The ultimate purpose of a site investigation is typically to determine whether there is contamination at a site. Where contamination is identified, the investigation should conclude whether the identified levels are considered acceptable or not with regard to potential receptors, such as humans, the environment or buildings. If unacceptable risks are identified, remediation should be undertaken and verified accordingly. The investigation may also include ground investigation techniques to help determine if the ground at the site is strong enough to support proposed new structures.
A site investigation is of paramount importance to help address the uncertainties associated contamination and ground condition.
Even the most seasoned “expert” cannot fully determine the presence or absence of contamination from looking at a site boundary on a map! They may well make an educated guess based on their knowledge of the area or similar land uses, but without progressing along the phases of a site investigation such guesses will yield little value to regulators, site owners or potential purchasers.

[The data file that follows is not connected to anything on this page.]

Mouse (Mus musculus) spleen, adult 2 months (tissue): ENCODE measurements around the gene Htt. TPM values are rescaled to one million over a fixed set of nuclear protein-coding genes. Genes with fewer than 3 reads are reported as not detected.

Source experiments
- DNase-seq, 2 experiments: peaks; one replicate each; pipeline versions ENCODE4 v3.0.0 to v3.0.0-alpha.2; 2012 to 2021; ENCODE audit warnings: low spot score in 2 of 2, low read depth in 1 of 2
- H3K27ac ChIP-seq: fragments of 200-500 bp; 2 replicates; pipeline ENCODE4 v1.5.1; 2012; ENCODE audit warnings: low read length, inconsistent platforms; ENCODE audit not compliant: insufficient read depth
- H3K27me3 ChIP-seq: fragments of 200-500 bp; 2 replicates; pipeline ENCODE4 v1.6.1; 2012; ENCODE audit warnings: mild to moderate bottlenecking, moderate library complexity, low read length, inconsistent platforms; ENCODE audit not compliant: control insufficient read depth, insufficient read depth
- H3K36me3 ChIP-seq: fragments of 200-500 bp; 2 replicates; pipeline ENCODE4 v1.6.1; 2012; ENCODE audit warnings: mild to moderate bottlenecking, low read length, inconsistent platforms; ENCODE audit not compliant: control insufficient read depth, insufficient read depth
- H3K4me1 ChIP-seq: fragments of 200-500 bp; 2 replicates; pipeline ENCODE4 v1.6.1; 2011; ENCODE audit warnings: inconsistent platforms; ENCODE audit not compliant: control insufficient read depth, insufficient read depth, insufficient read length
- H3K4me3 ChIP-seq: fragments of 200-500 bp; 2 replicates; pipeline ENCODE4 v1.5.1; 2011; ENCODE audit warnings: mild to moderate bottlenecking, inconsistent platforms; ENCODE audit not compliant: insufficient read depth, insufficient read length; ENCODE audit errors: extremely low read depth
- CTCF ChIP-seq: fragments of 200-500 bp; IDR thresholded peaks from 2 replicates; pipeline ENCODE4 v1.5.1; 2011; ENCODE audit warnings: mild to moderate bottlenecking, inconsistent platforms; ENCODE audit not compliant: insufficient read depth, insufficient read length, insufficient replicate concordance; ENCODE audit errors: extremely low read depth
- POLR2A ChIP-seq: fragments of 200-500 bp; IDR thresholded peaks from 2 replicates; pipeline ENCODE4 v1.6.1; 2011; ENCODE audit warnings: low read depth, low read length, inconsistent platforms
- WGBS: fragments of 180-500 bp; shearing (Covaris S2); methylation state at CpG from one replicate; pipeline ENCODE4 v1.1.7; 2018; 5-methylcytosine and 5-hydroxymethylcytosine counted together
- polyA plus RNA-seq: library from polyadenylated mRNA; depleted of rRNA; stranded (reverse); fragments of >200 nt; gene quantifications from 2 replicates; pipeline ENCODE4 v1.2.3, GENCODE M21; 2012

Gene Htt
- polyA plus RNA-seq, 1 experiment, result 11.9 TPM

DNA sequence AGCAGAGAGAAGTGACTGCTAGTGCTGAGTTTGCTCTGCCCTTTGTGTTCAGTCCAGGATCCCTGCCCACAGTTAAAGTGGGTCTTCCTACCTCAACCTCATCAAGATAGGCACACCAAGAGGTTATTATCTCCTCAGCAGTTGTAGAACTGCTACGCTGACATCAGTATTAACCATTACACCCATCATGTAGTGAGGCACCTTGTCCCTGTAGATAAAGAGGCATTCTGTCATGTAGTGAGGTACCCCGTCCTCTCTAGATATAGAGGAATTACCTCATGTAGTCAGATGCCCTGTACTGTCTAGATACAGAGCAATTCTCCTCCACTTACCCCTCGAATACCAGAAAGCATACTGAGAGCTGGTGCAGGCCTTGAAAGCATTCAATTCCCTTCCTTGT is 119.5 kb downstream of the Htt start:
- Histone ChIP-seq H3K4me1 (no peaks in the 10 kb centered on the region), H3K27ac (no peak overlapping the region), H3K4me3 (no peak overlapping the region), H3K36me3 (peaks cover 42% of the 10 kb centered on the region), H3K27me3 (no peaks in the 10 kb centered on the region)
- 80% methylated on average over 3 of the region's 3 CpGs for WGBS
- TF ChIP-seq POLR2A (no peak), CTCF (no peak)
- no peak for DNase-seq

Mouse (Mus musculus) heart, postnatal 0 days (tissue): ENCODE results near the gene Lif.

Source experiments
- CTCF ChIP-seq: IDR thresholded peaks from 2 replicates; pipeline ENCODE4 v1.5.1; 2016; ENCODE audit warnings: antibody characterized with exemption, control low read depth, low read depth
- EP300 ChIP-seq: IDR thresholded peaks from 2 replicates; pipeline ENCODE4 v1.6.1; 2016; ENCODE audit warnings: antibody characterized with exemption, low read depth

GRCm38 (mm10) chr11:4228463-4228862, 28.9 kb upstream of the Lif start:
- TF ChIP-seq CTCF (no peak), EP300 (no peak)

A site investigation is important to help determine the level of contamination and what it is impacting at a large industrial plant with a long history of contaminative processes .
Similarly, a site investigation is important to verify a remote “greenfield” site in the countryside is as clean as it looks and isn’t hiding any unacceptable risks!
Sites that have previously been developed may have man-made ground or residue from industry within the soil. This can mean that contamination such as heavy metals, asbestos and hydrocarbons may be present at levels that are dangerous for human health, the environment or the ground can generate ground gas which can build up inside buildings and make occupiers unwell.
Even greenfield sites can pose a unacceptable risks, as soils rich in organic matter can produce harmful asphyxiant or explosive gases.
Contamination can also impact the water environment, harming wildlife and plants.
Geology at the site can also be a problem for new buildings – soft soils and coal mines can cause buildings to subside and certain contaminants can attack concrete foundations.
Latterly, invasive weeds have become a cause for concern as they can be harmful to humans and pose risks to buildings and infrastructure.
Phase 1 Desk Studies / Preliminary Risk Assessments
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